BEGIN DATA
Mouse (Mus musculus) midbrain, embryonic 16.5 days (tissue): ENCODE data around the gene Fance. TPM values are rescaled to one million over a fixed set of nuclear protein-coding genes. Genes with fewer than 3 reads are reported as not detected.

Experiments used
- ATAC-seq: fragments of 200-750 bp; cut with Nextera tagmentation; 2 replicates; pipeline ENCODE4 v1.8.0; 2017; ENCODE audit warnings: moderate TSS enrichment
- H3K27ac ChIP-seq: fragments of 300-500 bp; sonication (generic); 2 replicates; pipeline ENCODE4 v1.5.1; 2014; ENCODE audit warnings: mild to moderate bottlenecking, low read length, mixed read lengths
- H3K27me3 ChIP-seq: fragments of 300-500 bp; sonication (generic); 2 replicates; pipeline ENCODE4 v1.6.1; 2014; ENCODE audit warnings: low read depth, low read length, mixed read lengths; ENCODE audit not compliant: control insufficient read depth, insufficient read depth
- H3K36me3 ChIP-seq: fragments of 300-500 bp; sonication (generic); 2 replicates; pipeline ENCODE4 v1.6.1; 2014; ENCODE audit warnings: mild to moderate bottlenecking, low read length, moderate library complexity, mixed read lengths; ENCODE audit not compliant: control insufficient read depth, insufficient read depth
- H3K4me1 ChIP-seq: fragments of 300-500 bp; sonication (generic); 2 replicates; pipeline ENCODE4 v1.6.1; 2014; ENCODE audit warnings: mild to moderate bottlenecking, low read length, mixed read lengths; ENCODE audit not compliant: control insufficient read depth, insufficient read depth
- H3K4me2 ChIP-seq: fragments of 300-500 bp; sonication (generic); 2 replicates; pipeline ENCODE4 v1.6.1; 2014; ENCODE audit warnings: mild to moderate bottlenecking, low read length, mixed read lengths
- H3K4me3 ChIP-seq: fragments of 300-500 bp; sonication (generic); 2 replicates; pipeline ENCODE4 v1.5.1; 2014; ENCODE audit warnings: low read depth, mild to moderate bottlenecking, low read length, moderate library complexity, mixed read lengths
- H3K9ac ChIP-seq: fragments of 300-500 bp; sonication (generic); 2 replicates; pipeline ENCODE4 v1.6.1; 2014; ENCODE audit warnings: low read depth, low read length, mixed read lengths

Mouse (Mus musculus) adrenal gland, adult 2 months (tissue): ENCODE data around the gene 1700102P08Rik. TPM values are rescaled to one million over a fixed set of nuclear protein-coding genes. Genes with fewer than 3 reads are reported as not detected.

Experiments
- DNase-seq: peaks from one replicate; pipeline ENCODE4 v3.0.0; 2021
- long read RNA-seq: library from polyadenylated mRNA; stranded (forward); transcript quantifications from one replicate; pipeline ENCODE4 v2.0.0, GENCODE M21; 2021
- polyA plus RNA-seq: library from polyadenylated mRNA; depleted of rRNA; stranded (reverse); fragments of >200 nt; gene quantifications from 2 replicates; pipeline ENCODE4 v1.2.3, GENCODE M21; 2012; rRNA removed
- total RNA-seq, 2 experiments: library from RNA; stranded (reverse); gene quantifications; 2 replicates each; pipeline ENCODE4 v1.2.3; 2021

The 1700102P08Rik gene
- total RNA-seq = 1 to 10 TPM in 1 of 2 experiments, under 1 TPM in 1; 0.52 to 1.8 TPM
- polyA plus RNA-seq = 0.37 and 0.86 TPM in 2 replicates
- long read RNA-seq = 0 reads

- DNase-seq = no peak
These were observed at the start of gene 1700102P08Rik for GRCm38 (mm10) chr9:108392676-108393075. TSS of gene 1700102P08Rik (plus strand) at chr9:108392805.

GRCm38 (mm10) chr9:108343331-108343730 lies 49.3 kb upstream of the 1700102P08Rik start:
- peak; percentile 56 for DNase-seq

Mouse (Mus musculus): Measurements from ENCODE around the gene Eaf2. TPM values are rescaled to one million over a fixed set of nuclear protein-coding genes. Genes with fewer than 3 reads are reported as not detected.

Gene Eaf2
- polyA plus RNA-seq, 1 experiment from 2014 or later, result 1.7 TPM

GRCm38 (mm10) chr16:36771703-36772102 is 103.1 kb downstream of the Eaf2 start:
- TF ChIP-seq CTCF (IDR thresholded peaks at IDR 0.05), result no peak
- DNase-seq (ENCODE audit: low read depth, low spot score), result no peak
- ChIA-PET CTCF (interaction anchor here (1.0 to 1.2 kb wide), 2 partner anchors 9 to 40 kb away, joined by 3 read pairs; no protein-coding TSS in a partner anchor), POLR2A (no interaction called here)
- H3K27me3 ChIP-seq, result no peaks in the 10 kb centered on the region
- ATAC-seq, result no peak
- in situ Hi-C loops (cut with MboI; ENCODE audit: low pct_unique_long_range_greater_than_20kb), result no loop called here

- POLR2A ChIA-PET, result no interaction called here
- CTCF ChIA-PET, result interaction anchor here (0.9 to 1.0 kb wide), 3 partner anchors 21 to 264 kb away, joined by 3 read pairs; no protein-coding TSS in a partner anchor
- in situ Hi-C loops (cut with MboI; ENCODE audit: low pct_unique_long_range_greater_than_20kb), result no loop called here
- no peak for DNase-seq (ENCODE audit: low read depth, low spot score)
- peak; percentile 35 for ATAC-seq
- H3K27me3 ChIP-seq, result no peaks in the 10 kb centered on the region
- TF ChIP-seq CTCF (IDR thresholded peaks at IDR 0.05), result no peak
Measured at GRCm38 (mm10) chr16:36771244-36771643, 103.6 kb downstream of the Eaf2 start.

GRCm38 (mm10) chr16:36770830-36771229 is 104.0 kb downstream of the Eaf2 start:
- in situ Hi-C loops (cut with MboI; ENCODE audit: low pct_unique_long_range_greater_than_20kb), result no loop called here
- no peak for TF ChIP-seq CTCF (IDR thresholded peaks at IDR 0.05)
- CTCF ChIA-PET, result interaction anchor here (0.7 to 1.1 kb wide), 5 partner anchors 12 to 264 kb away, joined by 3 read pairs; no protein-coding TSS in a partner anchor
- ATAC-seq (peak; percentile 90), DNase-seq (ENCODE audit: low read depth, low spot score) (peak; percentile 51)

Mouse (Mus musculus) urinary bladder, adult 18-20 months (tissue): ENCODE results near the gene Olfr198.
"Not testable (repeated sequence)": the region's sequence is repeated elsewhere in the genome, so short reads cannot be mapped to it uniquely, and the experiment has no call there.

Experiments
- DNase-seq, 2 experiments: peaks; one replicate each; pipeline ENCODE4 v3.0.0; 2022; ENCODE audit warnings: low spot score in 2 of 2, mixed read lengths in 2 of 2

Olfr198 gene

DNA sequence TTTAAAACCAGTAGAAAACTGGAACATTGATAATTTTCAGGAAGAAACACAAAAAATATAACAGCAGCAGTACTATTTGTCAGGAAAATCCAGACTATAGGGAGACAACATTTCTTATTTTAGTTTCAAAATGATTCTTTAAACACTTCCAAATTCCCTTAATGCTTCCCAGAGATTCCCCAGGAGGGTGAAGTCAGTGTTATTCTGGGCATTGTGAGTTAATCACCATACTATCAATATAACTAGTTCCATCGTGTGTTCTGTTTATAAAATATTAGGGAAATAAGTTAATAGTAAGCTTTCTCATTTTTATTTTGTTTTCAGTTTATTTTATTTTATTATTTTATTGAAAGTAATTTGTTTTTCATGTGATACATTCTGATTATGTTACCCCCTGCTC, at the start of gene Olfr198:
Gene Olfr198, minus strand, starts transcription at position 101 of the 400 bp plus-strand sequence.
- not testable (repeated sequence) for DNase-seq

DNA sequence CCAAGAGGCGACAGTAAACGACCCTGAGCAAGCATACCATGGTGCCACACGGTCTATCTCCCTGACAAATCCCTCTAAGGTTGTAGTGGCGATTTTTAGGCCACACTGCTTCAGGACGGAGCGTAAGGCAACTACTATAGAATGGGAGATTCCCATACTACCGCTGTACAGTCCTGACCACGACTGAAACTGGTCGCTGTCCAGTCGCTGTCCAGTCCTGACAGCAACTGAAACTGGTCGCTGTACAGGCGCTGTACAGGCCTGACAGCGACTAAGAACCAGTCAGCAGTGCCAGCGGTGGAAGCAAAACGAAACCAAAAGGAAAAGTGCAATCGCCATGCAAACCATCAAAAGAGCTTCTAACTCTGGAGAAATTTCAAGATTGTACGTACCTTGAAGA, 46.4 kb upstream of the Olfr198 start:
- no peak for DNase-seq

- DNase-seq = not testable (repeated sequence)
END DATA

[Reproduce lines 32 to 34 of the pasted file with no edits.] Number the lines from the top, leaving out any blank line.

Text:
- H3K27me3 ChIP-seq, result no peaks in the 10 kb centered on the region
- ATAC-seq, result no peak
- in situ Hi-C loops (cut with MboI; ENCODE audit: low pct_unique_long_range_greater_than_20kb), result no loop called here